In the last 10 years a prevention model of health has woven its way into the fabric of traditional models of care. With the passage of the Affordable Care Act, the role preventive services has expanded significantly in the US health care delivery system.  Preventive health care services prevent diseases and illnesses from happening in the first place rather than treating them after they happen.

Category A & B” preventive services recommended by the US Preventive Services Task Force are now included (at no cost to consumers) in all Qualified Health Plans offered on the marketplace. In addition, many employer-based and government-sponsored health plans have included Category A & B preventive services in the health insurance plans they offer to their respective members.

Currently, the United States Preventive Services Task Force recommends more than 50 Category A or B preventive health services.  Category A services are those that “…  there is high certainty that the net benefit is substantial”.  Category B services are those that: “… the net benefit is moderate or there is moderate certainty that the net benefit is moderate to substantial”.

The Task Force operates within the Agency for Healthcare Research and Quality.  The Task Force consists of a panel of experts representing public health, primary care, family medicine, and academia.  They update the list of recommended services by reviewing best practices research conducted across a wide range of disciplines.

The Preventive Health Services Task Force is currently accepting applications to serve on the Task Force.

This is a terrific opportunity for a mid to late career public health professional to serve the public health community, improve outcomes in the US, develop further professionally, and to increase your professional network connections.


Nominations must be received in writing or electronically by March 15th to be considered for appointment (to begin in January 2021).


Nominations must be submitted electronically or in writing, and should include:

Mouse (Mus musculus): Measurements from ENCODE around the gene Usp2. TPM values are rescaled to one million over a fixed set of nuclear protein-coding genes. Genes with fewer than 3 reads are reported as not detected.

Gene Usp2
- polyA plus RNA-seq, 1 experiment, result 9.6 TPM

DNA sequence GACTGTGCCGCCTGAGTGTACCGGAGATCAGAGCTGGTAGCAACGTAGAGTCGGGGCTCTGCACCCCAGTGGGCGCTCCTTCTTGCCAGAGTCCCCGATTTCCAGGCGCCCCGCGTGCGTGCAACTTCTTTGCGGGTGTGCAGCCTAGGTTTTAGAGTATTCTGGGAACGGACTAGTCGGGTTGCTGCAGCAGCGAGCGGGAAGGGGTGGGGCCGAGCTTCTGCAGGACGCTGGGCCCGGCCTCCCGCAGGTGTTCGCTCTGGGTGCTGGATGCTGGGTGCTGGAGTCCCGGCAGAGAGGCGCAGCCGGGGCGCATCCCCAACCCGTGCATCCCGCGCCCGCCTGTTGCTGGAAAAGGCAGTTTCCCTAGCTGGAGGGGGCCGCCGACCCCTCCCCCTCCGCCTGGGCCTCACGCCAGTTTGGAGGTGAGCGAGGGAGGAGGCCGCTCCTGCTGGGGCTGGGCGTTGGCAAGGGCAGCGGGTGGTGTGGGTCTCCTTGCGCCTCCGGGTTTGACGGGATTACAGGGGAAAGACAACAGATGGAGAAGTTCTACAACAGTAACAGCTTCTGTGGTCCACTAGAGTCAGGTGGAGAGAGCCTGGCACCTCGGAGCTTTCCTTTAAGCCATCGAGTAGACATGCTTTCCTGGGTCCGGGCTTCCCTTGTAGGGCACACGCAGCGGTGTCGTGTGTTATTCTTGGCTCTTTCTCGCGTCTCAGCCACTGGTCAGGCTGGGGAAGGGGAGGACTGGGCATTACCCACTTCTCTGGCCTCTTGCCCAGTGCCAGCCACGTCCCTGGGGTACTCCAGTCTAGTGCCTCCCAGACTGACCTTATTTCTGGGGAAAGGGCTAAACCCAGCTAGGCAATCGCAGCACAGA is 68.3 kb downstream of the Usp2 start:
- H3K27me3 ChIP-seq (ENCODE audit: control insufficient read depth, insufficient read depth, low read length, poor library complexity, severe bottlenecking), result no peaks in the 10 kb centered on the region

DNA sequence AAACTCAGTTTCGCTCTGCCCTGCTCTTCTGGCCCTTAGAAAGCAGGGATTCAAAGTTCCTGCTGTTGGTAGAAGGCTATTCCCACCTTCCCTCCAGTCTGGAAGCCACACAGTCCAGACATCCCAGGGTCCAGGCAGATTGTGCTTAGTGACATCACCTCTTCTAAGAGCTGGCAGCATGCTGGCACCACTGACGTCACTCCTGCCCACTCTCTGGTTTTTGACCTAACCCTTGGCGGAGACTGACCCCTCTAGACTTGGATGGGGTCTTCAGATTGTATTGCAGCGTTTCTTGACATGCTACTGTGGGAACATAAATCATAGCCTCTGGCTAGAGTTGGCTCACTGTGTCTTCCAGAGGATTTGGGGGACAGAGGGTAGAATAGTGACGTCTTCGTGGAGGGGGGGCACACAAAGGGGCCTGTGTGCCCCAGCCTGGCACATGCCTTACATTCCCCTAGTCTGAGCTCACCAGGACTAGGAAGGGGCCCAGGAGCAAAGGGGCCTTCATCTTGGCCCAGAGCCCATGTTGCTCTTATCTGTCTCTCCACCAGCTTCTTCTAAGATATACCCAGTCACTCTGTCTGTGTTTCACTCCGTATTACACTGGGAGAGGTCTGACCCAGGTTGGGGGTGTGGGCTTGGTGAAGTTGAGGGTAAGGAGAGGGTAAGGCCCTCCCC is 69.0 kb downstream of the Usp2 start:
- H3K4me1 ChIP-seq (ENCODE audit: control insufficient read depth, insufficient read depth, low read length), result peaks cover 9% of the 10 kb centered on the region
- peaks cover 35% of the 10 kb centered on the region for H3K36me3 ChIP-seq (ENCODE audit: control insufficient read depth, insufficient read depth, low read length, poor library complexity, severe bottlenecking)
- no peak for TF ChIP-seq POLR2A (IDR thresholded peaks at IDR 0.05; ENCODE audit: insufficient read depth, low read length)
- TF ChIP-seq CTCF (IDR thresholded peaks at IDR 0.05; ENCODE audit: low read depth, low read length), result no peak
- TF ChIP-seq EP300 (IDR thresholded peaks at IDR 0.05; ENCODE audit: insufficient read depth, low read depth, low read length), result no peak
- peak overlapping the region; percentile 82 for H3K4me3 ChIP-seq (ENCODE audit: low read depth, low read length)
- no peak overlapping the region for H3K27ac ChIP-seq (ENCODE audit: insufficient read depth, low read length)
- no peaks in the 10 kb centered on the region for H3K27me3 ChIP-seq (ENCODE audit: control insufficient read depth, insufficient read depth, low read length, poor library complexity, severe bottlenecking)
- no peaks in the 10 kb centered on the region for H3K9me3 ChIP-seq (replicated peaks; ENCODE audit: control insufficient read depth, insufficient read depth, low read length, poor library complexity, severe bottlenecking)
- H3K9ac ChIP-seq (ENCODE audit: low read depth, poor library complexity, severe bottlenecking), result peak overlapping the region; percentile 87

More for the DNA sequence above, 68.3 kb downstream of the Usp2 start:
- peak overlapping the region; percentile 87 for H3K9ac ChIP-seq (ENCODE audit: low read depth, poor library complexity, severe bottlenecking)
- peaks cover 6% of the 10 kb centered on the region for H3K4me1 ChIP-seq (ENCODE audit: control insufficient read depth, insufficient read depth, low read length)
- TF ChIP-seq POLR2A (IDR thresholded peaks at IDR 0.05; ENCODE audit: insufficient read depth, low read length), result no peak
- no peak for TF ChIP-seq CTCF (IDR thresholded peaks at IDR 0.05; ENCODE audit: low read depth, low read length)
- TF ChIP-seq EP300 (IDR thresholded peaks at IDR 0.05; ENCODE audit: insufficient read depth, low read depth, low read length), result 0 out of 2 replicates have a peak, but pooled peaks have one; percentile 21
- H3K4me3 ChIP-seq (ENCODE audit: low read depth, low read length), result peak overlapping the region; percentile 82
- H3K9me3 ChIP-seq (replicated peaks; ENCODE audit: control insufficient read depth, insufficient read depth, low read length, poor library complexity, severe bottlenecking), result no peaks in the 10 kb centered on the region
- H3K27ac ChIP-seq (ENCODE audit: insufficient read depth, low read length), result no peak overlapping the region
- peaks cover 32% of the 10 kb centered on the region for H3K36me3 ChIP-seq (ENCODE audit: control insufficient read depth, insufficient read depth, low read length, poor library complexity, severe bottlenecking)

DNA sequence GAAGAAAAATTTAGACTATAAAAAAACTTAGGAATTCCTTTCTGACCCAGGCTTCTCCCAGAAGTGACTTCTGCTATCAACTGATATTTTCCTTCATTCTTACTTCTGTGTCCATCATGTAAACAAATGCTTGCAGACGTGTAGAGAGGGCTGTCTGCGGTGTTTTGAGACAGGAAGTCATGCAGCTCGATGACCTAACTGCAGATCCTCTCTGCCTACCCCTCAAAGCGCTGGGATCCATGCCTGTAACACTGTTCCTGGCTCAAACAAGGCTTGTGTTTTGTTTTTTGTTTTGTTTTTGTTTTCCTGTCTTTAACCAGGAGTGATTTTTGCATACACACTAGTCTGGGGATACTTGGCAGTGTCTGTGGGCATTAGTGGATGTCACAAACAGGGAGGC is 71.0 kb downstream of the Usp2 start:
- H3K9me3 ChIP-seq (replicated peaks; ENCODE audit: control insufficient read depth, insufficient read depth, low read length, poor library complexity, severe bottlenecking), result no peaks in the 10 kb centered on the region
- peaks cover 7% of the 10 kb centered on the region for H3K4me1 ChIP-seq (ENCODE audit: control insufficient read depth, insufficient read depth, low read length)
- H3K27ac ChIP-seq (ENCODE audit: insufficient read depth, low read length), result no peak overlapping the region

• The applicant’s current curriculum vitae and contact information, including mailing address, and email address; and

  • A letter explaining how this individual meets the qualification requirements and how he or she would contribute to the USPSTF. The letter should also attest to the nominee’s willingness to serve as a member of the USPSTF.

AHRQ will later ask people under serious consideration for USPSTF membership to provide detailed information that will permit evaluation of possible significant conflicts of interest. 

Interested individuals can nominate themselves. Organizations and individuals may nominate one or more people qualified for membership on the USPSTF at any time. 


Submit your responses either electronically or in writing to:, Lydia Hill, ATTN: USPSTF Nominations, Center for Evidence and Practice Improvement, Agency for Healthcare Research and Quality, 5600 Fishers Lane, Mailstop: 06E53A, Rockville, Maryland 20857.


USPSTF members currently meet three times a year for two days in the Washington, DC area. A significant portion of the USPSTF’s work occurs between meetings during conference calls and via email discussions.

Member duties include prioritizing topics, designing research plans, reviewing and commenting on systematic evidence reviews of evidence, discussing and making recommendations on preventive services, reviewing stakeholder comments, drafting final recommendation documents, and participating in workgroups on specific topics and methods.

Members can expect to receive frequent emails, can expect to participate in multiple conference calls each month, and can expect to have periodic interaction with stakeholders. AHRQ estimates that members devote approximately 200 hours a year outside of in-person meetings to their USPSTF duties. The members are all volunteers and do not receive any compensation beyond support for travel to in person meetings.


For more information, including nominee selection, qualification requirements, and additional background information: